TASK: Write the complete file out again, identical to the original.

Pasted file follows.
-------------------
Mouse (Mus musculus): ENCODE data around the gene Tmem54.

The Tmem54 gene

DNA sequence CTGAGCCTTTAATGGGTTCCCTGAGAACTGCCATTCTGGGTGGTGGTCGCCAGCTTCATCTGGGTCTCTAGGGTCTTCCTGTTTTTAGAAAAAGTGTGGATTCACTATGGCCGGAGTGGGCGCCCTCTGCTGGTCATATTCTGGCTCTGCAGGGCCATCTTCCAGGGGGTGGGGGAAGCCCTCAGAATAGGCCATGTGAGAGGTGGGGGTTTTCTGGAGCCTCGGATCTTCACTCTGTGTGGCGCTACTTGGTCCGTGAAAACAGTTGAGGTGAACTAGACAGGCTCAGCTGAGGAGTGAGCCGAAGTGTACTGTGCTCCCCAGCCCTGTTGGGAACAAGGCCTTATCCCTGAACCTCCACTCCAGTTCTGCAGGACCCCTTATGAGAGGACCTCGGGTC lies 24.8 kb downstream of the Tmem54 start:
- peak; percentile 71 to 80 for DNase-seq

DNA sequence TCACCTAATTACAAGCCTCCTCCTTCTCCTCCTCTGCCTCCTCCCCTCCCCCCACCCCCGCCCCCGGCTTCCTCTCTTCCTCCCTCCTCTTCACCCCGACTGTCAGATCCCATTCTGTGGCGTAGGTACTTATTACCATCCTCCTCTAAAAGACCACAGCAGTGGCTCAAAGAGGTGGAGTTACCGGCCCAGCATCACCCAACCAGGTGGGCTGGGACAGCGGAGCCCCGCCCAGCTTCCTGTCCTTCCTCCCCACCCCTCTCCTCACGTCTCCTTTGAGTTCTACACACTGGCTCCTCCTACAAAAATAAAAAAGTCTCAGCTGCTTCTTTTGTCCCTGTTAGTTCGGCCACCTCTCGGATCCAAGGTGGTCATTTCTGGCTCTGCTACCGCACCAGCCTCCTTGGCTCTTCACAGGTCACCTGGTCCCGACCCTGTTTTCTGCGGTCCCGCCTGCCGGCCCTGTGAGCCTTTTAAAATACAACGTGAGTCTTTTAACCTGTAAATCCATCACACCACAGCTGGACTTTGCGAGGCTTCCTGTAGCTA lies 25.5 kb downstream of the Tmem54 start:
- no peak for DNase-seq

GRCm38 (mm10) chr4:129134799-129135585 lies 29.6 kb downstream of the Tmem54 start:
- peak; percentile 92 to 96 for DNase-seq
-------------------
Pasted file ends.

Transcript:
Mouse (Mus musculus): ENCODE data around the gene Tmem54.

The Tmem54 gene

DNA sequence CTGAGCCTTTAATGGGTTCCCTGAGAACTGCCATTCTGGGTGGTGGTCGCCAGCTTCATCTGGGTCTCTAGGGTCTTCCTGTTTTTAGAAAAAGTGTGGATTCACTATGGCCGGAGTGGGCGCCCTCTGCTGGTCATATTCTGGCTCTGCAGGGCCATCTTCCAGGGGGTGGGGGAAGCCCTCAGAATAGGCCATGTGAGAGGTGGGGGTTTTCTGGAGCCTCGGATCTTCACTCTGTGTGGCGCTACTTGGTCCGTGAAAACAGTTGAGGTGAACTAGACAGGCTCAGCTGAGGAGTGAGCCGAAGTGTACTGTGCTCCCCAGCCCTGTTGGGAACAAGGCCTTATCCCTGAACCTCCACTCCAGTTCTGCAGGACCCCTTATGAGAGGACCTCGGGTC lies 24.8 kb downstream of the Tmem54 start:
- peak; percentile 71 to 80 for DNase-seq

DNA sequence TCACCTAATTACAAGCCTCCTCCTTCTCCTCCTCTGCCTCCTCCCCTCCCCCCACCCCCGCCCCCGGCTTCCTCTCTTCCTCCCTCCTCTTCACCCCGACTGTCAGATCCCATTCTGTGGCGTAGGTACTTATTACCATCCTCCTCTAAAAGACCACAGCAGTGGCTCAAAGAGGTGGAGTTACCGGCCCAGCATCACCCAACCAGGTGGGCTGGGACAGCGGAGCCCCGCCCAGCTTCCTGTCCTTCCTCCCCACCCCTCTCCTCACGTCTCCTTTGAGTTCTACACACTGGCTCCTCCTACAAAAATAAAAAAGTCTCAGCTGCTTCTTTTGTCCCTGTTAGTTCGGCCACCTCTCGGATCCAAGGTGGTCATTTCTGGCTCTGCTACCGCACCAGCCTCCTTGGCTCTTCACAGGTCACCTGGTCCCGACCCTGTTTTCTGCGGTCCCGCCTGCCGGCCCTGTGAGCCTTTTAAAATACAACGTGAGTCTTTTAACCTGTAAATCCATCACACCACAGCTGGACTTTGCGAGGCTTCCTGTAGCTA lies 25.5 kb downstream of the Tmem54 start:
- no peak for DNase-seq

GRCm38 (mm10) chr4:129134799-129135585 lies 29.6 kb downstream of the Tmem54 start:
- peak; percentile 92 to 96 for DNase-seq